organizational culture

Want to change your company? Go viral

Want to change your company? Go viral

Scott Keller contributed to this article.

You've begun to make major changes at your company. Maybe you've decided to restructure your business to reach new markets or perhaps you're cutting costs in response to a crisis. » Read more

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What is organizational health?

We're at the end of an eight-year period, which was marked in the beginning by the demise of Enron and marked at the end by the demise of Lehman Brothers. During that near decade, the quasi-religious mantra of business was shareholder value: Focus on performance and on performance alone. That's what real managers did. They decomposed activity to work out the value creation potential and they focused on performance. Everything else was stuff that needed to be done to run the machine.

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Building a positive meritocracy: It's harder than it sounds

When Michael Young coined the word in 1958, he never thought that meritocracy would be idealized 50-some year later. Young's book, The Rise of the Meritocracy, was a satirical glimpse of what the future would look like if Britain continued down the road of ranking individuals with standardized testing.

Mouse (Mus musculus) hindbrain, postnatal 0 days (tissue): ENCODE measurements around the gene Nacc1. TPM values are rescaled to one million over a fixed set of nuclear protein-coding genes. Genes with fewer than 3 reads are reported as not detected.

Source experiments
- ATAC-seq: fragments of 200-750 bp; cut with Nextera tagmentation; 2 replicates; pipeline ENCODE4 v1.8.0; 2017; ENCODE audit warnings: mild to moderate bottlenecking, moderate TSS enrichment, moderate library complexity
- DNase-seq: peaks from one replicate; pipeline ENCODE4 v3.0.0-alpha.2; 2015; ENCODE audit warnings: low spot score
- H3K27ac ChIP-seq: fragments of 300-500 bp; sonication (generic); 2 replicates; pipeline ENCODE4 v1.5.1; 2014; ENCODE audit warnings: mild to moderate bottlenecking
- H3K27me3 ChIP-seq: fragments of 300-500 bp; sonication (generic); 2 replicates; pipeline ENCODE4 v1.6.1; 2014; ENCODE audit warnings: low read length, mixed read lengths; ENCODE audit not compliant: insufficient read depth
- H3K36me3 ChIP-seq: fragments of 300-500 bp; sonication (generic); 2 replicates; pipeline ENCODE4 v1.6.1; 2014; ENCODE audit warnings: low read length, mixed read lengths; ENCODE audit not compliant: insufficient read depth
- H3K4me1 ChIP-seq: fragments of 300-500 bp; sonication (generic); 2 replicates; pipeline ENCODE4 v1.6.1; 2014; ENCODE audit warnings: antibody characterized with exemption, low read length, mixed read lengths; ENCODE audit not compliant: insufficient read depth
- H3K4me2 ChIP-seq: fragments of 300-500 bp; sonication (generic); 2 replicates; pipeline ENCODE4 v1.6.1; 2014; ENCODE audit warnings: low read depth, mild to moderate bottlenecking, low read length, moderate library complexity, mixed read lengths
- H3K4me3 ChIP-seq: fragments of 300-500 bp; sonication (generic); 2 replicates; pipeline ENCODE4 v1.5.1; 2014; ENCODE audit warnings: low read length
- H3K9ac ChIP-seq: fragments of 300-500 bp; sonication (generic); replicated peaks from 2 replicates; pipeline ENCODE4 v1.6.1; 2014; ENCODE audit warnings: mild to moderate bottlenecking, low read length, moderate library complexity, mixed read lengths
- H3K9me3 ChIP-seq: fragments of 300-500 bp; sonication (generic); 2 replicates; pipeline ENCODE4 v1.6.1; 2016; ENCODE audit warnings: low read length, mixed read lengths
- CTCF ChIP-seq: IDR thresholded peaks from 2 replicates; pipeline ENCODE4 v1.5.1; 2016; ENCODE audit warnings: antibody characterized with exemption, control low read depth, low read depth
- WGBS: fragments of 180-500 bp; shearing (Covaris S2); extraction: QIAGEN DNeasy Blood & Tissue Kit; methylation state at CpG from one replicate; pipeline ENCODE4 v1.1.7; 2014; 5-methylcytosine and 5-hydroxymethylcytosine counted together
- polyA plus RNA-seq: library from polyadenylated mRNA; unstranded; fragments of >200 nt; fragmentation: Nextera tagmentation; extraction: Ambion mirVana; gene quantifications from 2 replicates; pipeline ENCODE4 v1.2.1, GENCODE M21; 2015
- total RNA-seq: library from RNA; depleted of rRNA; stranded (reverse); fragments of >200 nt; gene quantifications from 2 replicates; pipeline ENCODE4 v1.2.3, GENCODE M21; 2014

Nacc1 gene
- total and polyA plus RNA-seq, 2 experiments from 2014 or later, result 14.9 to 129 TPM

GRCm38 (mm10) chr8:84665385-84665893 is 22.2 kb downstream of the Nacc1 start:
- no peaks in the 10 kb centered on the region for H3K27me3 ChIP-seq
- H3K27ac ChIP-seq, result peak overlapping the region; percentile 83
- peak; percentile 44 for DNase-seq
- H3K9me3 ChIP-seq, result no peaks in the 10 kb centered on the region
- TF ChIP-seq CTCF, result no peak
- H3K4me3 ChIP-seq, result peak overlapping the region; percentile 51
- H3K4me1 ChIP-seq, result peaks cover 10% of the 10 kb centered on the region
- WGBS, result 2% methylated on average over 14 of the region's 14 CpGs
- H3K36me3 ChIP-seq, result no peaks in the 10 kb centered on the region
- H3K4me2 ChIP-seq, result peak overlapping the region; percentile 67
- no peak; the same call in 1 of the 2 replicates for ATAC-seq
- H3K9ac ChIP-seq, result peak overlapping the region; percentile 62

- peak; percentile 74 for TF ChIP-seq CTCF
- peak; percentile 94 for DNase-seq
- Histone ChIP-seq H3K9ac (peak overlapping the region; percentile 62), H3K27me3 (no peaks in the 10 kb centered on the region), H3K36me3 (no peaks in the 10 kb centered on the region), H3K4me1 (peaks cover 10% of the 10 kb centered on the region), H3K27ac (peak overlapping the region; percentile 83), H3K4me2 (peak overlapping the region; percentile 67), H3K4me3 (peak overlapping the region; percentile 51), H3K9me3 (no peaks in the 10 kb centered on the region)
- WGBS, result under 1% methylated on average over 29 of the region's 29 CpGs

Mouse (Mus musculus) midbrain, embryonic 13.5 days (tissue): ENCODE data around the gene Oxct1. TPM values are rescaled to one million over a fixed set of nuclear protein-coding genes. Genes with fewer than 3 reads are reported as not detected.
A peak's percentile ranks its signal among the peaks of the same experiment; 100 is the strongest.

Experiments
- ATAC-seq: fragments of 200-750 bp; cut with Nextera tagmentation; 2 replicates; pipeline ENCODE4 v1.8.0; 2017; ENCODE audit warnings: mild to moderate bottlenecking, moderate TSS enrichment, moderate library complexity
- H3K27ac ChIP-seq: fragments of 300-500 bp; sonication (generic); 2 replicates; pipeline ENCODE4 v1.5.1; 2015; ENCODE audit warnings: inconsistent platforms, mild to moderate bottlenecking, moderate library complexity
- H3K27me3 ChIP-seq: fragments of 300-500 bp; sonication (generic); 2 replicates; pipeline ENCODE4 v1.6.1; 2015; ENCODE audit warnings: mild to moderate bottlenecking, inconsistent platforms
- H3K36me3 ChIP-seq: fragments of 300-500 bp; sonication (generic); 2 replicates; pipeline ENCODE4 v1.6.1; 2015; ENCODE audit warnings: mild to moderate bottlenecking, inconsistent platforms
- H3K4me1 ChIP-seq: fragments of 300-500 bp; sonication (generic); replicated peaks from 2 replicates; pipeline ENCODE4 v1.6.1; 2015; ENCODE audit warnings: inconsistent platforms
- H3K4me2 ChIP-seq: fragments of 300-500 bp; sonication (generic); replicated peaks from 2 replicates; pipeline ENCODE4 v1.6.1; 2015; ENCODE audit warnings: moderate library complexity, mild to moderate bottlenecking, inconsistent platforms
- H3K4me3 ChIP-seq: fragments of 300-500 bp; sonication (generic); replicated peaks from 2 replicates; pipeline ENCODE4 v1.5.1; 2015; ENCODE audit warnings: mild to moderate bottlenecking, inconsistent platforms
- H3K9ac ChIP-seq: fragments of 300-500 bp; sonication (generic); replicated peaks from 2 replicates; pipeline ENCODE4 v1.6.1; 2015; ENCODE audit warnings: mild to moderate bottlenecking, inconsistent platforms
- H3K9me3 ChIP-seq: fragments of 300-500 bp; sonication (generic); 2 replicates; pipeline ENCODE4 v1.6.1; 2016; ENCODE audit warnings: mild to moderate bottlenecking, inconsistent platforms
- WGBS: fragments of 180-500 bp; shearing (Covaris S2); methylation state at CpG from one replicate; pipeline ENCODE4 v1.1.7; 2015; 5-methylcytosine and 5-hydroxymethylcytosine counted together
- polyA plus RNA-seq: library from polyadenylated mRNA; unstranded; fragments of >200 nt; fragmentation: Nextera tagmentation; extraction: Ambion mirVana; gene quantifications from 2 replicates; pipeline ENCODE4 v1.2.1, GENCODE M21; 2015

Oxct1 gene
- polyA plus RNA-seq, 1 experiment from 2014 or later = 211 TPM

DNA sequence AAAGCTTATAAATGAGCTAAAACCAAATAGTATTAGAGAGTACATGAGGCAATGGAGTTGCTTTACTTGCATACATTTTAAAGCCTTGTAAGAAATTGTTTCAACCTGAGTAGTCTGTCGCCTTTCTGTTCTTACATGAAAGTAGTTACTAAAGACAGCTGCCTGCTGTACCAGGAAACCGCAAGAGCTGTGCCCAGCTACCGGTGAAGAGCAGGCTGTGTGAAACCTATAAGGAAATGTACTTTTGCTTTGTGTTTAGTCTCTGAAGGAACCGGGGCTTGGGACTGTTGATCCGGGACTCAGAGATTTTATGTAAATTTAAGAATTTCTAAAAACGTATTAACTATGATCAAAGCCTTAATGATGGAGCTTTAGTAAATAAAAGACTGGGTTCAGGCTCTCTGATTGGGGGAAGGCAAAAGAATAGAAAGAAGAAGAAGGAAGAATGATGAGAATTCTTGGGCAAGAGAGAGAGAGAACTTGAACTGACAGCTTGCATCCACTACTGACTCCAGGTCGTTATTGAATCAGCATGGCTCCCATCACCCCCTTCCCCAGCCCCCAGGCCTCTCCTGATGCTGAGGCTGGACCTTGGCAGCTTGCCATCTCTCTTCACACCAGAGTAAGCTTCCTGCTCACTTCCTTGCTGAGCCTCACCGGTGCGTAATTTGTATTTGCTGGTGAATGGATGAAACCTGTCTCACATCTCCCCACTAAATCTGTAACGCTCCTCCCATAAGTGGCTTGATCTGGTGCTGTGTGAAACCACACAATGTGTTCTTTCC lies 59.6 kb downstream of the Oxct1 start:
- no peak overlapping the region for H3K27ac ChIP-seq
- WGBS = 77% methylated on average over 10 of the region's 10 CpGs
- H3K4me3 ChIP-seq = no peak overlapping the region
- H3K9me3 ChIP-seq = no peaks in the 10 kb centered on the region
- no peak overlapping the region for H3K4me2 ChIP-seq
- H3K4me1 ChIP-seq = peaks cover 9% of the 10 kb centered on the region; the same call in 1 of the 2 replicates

Today meritocracy is revered. Unfortunately the systems we believe to be meritocratic have precisely the same problems that Young feared—plus a few more. » Read more

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Is your culture made of gold or fool's gold?

When I hear people talk about how awesome their organizational culture is, I often find myself wondering what sort of “great” culture it is.

For me, great cultures fall into two categories: entitlement and mission-driven. Those “best places to work” lists don't usually make a distinction, but I do. Here is the difference:

Entitlement cultures

The surest sign of an entitlement culture? When someone tells you why they like their work, they give you an example of a benefit not related to the work itself. Some examples:
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